Microbes had lain dormant at the bottom of the sea since the age of the dinosaurs Scientists have successfully revived microbes that had lain dormant at the bottom of the sea since the age of the dinosaurs, allowing the organisms to eat and even multiply after eons in the deep.Their research sheds light on the remarkable survival power of some of Earth’s most primitive species, which can exist for tens of millions of years with barely any oxygen or food before springing back to life in the lab. ...
Tags: Science, Biology, Environment, Evolution, Fossils


Ancient Microbes Spring to Life After 100 Million Years Under the Seafloor

Scientists have revived microbes found deep beneath the seafloor in 100-million-year-old sediment, dramatically expanding our view of where life exists on Earth and for how long.Read more...
Tags: Science, Biology, Earth, Microbiology, Microbes, Extremophiles, Seafloor Sediments


Soap dodger: meet the doctor who says we have been showering wrong

Hand-washing aside, James Hamblin has not used soap for five years. He warns that our obsession with being clean is harming the microbiome that keeps us healthyWhen James Hamblin tells people he has not used soap in the shower for five years, they tend not to hold back in expressing their disgust. “It’s one of the few remaining things for which we feel fine telling someone that they’re gross,” he says. “It’s amazing to me, honestly.”Yet despite people’s “clearly moralising judgments”, Hamblin is...
Tags: Health, Science, Biology, US, Life and style, Society, Atlantic, Health & wellbeing, Microbiology, Yale School of Public Health, Hamblin, James Hamblin, Doogie Howser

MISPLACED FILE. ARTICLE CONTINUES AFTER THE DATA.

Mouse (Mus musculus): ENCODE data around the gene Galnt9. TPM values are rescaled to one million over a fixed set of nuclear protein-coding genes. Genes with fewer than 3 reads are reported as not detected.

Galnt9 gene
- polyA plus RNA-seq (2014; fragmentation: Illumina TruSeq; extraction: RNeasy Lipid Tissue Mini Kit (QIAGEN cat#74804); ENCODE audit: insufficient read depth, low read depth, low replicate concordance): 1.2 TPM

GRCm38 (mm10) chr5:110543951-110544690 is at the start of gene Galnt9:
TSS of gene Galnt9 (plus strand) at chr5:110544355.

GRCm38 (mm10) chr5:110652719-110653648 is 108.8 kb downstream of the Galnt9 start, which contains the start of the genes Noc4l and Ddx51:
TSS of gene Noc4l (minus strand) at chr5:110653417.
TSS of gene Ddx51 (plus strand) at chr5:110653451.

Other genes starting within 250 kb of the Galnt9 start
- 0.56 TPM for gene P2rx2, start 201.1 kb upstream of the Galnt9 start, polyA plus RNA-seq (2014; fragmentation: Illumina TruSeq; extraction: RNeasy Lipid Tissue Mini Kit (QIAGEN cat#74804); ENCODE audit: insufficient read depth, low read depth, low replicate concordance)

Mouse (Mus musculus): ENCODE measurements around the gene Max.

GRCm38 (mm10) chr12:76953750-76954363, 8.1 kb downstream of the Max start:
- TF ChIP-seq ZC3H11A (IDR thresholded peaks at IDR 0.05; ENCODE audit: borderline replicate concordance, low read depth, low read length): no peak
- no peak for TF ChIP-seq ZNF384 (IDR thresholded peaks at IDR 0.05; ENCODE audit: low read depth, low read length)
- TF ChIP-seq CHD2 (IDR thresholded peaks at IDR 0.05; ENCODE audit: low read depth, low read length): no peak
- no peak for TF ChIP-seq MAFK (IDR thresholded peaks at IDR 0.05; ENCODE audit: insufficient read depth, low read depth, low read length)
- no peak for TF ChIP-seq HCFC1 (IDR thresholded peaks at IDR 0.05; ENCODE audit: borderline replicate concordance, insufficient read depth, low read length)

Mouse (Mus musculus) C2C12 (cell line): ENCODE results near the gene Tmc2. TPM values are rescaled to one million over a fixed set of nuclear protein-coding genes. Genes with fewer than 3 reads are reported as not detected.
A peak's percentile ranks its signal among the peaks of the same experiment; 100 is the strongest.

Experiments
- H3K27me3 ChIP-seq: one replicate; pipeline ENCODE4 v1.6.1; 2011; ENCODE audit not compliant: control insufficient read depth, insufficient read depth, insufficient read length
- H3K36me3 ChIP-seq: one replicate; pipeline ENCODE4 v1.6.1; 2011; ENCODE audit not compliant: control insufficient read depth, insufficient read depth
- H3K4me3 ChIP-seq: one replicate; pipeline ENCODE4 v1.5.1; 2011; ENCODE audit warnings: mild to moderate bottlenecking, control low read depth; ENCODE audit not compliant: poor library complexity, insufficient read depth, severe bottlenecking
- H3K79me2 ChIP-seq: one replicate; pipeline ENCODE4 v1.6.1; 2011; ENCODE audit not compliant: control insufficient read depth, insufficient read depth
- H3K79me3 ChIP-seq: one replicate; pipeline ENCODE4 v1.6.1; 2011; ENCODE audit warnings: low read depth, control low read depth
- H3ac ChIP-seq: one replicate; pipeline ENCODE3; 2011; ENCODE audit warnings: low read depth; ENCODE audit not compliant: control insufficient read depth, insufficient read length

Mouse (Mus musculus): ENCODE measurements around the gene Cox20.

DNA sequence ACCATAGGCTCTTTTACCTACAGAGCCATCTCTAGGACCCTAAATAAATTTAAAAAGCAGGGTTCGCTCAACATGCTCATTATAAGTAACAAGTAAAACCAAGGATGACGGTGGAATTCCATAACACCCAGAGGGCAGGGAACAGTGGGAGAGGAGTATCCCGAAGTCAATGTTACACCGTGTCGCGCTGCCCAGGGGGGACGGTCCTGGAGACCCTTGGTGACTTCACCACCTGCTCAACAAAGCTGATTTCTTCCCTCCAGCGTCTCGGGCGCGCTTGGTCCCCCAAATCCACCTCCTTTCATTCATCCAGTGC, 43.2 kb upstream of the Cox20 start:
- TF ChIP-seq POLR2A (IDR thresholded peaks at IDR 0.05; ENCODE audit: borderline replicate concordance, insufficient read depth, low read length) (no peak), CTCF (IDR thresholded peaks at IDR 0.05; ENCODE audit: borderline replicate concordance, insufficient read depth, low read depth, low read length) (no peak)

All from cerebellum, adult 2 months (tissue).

Almost 3 billion animals affected by Australian bushfires, report shows

Exclusive: megafires ‘one of the worst wildlife disasters in modern history’, say scientistsNearly 3 billion animals were killed or displaced by Australia’s devastating bushfire season of 2019 and 2020, according to scientists who have revealed for the first time the scale of the impact on the country’s native wildlife.The Guardian has learned that an estimated 143 million mammals, 180 million birds, 51 million frogs and a staggering 2.5 billion reptiles were affected by the fires that burned ac...
Tags: Science, Biology, Climate Change, Australia, Environment, World news, Australia news, Wildlife, Conservation, Biodiversity, Bushfires


Hear the Sound Of Endangered Birds Get Turned Into Electronic Music

Bird-watching is having a moment, thanks to the pandemic. As non-essential workers adjusted to spending more time at home, their ears adjusted to the increasingly non-foreign sound of birdsong outside their windows. Those sweet tweets are no doubt largely responsible for the record breaking turnout at this year’s Global Big Day, the Cornell Lab of Ornithology's annual birding event, held earlier this spring. 50,000 participants logged 2.1 million individual observations, and 6,479 sp...
Tags: Travel, Google, Music, Biology, College, Mexico, America, Nature, Current Affairs, South America, Jordan, Guatemala, Gizmodo, Costa Rica, Caribbean, Cornell


Almost 3 billion animals affected by Australian megafires, report shows

Exclusive: Bushfires ‘one of the worst wildlife disasters in modern history’, say scientists Nearly 3 billion animals were killed or displaced by Australia’s devastating bushfire season of 2019 and 2020, according to scientists who have revealed for the first time the scale of the impact on the country’s native wildlife.The Guardian has learned that an estimated 143 million mammals, 180 million birds, 51 million frogs and a staggering 2.5 billion reptiles were affected by the fires that burned a...
Tags: Science, Biology, Climate Change, Australia, Environment, World news, Australia news, Wildlife, Conservation, Biodiversity, Bushfires


Know sweat: scientists solve mystery behind body odour